B2B e-commerce startup Zumi is shutting down due to its inability to raise the funding necessary to sustain its operations. This close will see the company lay off its team of 150 people who have previous work experience from companies like SpaceX, Amazon, Twiga, and Jumia. 

CEO and co-founder of the Kenya-based startup, William McCarren, announced the company’s close in a Linkedin post saying, “ The current macro environment has made fundraising extremely difficult, and unfortunately, our business was not able to achieve sustainability in time to survive.” Zumi, which McCaren once told FlipAfrica is on a mission to revolutionise Africa’s $36 billion apparel market, will now bow out of the scene to competitors like MarketForce and Sabi.

This is not Zumi’s first shutdown

Zumi began as a women-focused digital magazine in 2016 but it shut down shortly after disclosing its plans to pivot to e-commerce. The digital media startup had reportedly received about $250,000 in funding from UAE-based Majlis investment and a few other investors. However, Zumi was struggling with low digital advertisement revenue, a problem common among digital media businesses.  Low on funding, it had to shut down.

Zumi’s shop didn’t remain closed for too long as it later found its way back to the business scene in 2020 as a B2B e-commerce company that empowers retailers and suppliers, especially in the apparel business. Zumi handled everything; it facilitated the online sale/purchase of the product, delivery and payment. With the Zumi app or through a Zumi agent, customers could place orders from suppliers or retailers. Through its partnership with logistics services, Zumi also made sure that the goods were delivered to the buyer who then paid upon delivery.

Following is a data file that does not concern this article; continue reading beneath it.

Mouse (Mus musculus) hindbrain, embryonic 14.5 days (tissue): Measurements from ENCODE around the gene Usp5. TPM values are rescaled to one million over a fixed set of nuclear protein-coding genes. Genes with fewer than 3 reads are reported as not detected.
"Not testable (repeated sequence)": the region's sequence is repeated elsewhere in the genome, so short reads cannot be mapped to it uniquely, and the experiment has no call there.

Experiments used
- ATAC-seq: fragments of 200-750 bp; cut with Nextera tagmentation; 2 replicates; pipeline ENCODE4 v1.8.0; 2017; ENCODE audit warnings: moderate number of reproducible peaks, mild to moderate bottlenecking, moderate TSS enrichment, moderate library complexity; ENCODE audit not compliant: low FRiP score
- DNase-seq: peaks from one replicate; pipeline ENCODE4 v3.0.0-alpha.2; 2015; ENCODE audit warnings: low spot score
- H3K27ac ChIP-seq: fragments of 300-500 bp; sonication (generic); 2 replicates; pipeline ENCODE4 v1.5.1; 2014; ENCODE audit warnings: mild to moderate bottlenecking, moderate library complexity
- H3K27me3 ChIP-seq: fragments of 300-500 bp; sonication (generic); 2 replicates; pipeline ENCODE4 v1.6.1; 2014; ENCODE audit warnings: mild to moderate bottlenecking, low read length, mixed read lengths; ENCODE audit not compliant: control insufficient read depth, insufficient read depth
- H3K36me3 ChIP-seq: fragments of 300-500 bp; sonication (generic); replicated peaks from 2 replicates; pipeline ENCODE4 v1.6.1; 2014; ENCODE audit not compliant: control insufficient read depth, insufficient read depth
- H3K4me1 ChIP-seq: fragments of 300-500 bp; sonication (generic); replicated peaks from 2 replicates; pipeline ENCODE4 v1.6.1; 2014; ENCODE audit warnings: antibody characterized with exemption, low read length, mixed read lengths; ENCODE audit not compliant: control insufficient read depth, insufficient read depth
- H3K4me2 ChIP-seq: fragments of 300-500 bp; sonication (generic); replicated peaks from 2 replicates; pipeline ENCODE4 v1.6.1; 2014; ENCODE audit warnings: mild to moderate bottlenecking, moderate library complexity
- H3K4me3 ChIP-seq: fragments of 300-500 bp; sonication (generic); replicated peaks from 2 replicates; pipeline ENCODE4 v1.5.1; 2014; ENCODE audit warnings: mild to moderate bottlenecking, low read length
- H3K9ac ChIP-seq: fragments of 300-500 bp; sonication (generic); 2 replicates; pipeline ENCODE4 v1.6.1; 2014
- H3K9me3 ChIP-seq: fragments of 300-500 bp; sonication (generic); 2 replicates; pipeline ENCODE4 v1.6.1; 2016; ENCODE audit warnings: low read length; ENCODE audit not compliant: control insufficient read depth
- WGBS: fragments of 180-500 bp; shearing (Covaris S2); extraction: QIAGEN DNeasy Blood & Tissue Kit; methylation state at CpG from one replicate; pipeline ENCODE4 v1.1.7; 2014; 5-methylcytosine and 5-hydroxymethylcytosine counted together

Zumi gained traction and received more funding over the years from Masha Ventures and other investors like Zephyr Management. According to Crunchbase, Zumi has received disclosed investments of about $970,000 since its inception in 2016. Before its shutdown, Zuri achieved over $20 million in sales and acquired 5,000 customers.

In his Linkedin post, McCarren expressed his gratitude to his 4 co-founders Mohamed Nuur, Sabrina Dorman, Tomas Rosales, and Eric Njogu, for their partnership and support in what he calls a wild ride. 

This shutdown adds to the list of Kenyan startups that have shut down citing macroeconomic problems. Kenyan startups Kune Foods, Notify Logistics, and WeFarm, all shut down last year

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